Skip to main content
We're here with practical information for your business. Learn about business planning, running a business and more.


For a successful business, you need a viable business idea, the skills to make it work and the funding. Discover whether your idea has what it takes.

Forming your business correctly is essential to ensure you are protected and you comply with the rules. Learn how to set up your business.

It is likely you will need funding to start your business unless you have your own money. Discover some of the main sources of start up funding.

Businesses and individuals must account for and pay various taxes. Understand your tax obligations and how to file, account and pay any taxes you owe.

Businesses are required to comply with a wide range of business laws. We introduce the main rules and regulations you must comply with.

Learn why business planning is an essential exercise if your business is to start and grow successfully, attract funding or target new markets.

Marketing matters. It drives sales and helps promote your brand and products. Discover how to market your business and reach your target customers.

Some businesses need a high street location whilst others can be run from home. Understand the key factors from cost to location, size to security.

Your employees can your biggest asset. They can also be your biggest challenge. We explain how to recruitment and manage staff successfully.

It is likely your business could not function without some form of IT. Learn how to specify, buy, maintain and secure your business IT.

Few businesses manage the leap from start up to high-growth business. Learn what it takes to scale up and take your business to the next level.

Brits worried that high streets could disappear

12 February 2019

Abandoned shopping cart on yellow backgroundBig name store and café closures are causing anxiety among consumers as empty shop fronts continue to dominate some UK high streets.

Research by KIS Finance has found that 61% of Brits say they are worried that the high street will disappear in the next ten years.

Its survey of 1,000 UK consumers has found that northern cities have been worst hit by store closures. The UK cites most affected are: Leeds, Glasgow, Aberdeen, Bradford, Cardiff, Doncaster, Leicester and Manchester.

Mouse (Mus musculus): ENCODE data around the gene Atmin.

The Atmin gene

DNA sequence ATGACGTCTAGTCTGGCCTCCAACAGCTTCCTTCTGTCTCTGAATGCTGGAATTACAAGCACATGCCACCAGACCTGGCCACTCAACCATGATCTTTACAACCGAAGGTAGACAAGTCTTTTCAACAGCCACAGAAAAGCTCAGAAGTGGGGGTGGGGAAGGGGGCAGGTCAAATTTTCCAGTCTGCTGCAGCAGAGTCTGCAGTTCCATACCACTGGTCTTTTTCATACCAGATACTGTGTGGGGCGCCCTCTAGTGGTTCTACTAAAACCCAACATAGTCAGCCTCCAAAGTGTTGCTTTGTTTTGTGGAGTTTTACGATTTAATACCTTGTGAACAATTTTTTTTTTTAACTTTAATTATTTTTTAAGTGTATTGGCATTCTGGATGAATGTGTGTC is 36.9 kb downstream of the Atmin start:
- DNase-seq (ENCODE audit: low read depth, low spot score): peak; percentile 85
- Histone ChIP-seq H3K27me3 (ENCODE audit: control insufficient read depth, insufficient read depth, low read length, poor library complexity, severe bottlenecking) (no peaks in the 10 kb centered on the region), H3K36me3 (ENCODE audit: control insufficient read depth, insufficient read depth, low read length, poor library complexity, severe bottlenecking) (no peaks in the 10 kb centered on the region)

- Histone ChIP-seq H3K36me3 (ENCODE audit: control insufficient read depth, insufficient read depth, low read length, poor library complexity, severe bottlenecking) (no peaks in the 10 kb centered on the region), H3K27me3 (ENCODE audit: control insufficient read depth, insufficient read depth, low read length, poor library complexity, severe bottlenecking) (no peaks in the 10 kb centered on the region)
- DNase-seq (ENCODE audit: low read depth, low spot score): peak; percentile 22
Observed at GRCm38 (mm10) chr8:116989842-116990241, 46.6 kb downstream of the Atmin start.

It's not just the well-known chains that are at risk. Shoppers polled are also concerned about the future of independent retailers. When asked what the high street will look like in ten years, consumers predicted it would be full of restaurants, coffee shops, second-hand shops, bars and fast-food restaurants.

Retail chains, including department stores, came in sixth place; however, independent shops lagged behind at 11th place, after cinemas, clubs, banks and travel agents.

When asked what would tempt them back to the high street, the top answers from Brits were:

  • More staff to ensure that the experience is quicker (41%);
  • Clearer stock check in-store (34%);
  • 24-hour service so you can shop at any time (27%);
  • Self-checkout service to avoid queues (26%).

Shoppers also said that they would be more likely to shop in-store if there was free parking and easy accessibility.

James Child, retail analyst at EG, said: "The raft of CVAs and administrations in the [retail] sector has culminated in an expected 1,600 store closures across the UK, with over 18 million square foot of prime retail real estate vacated. When we break down the events of 2018 there are some trends which we could well see exacerbated into 2019 - due to fragile trading conditions and economic uncertainty."

Some sub-sectors will face more pressure others, he added. "Food and beverage, value and fashion brands will come under more strain as over-stretched markets begin to weed out weaker offers as retail Darwinism bites."

Holly Andrews, md at KIS Finance, said: "Retailers need to ensure that they are thinking innovatively about how to draw customers in with clearer in-store stock checks, more staff and extended hours during busy periods. The reason why so many retailers are struggling with their stores is because consumer shopping habits are changing and the high street needs to change with it, creating a more community-led atmosphere with more accessibility and variety for everyone."

Stay up-to-date with business advice and news

Sign up to this lively and colourful newsletter for new and more established small businesses.

Contact us

Make an enquiry